It was raw and I had heard murmurings of innovation stirring south of the border. My interest was piqued when I was invited by Angel Ventures Mexico to participate in the Tijuana Tech Tour. Admittedly, I was skeptical about this emerging tech scene in a border town perhaps better known for discos, mezcal and strip clubs.
Uber had just launched in Tijuana. An abandoned bus station on the Tijuana strip, Avenida Revolucion, had been converted into the Hub Stn, a co-working facility for tech companies. And one of the biggest drone companies, 3D Robotics, had set up shop to take advantage of the inexpensive labor and operating costs.
I had to see for myself.
My decision to travel to Tijuana with 19 other investors, leaders and entrepreneurs from Mexico and the United States on the #TJTechTour was met by my friends and family with bewilderment and concern. "Tijuana? Be careful!" was just one of the many comments posted on Facebook by a friend looking out for my safety.
As the cost of outsourcing manufacturing to China levels out with the United States, companies are looking for new places to set up shop—locations with competitive labor costs
, optimal transport options and an open trading environment—and finding them much closer to home in sunny Mexico. There's a lot that's attractive about America's neighbor to the south that may drive American manufacturing from China to just next door: A stable economy protected by government policy, a robust telecomm infrastructure and abundant natural resources. Regulation and macro-economics aside, part of what's attracting foreign trading to Mexico manufacturing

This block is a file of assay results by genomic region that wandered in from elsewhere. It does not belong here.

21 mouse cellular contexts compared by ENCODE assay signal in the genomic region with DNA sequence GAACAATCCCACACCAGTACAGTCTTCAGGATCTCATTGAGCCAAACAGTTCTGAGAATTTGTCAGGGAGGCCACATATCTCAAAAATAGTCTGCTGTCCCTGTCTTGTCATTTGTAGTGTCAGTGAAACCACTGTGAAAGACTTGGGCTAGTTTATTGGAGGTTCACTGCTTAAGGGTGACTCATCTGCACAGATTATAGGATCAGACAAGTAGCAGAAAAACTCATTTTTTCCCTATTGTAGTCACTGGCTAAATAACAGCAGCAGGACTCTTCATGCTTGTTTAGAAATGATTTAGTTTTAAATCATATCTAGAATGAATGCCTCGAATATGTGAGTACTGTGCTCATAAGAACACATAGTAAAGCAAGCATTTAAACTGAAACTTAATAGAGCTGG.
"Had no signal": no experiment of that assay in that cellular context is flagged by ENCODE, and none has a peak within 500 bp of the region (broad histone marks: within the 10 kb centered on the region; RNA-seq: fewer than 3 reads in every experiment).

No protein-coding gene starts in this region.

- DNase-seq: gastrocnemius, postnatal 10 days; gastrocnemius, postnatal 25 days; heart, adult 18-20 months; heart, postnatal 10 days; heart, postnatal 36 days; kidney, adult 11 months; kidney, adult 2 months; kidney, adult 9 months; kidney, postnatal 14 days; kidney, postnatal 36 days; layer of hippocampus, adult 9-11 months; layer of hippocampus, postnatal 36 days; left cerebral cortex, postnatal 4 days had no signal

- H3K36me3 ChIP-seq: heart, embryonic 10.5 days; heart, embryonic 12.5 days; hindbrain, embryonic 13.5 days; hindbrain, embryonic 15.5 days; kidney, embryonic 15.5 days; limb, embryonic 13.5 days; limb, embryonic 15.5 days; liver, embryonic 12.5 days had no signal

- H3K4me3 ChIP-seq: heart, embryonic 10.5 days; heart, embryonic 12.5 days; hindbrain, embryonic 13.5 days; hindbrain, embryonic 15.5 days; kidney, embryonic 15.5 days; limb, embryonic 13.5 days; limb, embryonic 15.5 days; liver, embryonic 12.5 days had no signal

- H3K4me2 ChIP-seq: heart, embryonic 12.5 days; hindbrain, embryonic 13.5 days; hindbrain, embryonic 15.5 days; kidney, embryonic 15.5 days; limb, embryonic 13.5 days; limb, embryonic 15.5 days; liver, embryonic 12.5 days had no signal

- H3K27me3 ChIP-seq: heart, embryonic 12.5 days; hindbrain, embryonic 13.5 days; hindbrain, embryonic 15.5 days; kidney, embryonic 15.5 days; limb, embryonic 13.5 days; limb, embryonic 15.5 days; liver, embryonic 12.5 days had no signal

is a combination of where it is, who lives there and who they trade with.
Remember in the 1990s when some Cassandras feared the North American Free Trade Agreement (NAFTA) would someday help Mexico eclipse car production of its higher-cost rivals north of the border? Two decades later, Mexico is making its move, but against another competitor: Brazil.
The country is poised to overtake South America's largest nation as the top Latin American automotive industry producer for the first time in more than a decade. Mexico's ascent is fueled in part by auto sales running at the fastest pace in almost eight years in the U.S., its largest market. The boom coincides with a slump in Brazilian production through June as its domestic demand cools
People talk about the energy and telecom industries in Mexico, but the auto industry is going to continue as the icon of this country, says Luis Lozano, lead automotive partner at Price Water House Coopers in Mexico City.
Passing Brazil, where output has fallen 17 percent this year, would vault Mexico to No. 7 among the world's auto producers. China is No. 1, followed by the U.S.
The diverging fortunes of Mexican and Brazilian auto production reflect the state of their biggest markets. Because of high labor costs and taxes, Brazil-made cars and trucks are too expensive to send abroad and go mostly to local buyers. Mexican factories export 8 out of every 10 cars they produce, with more than half bound for the U.S.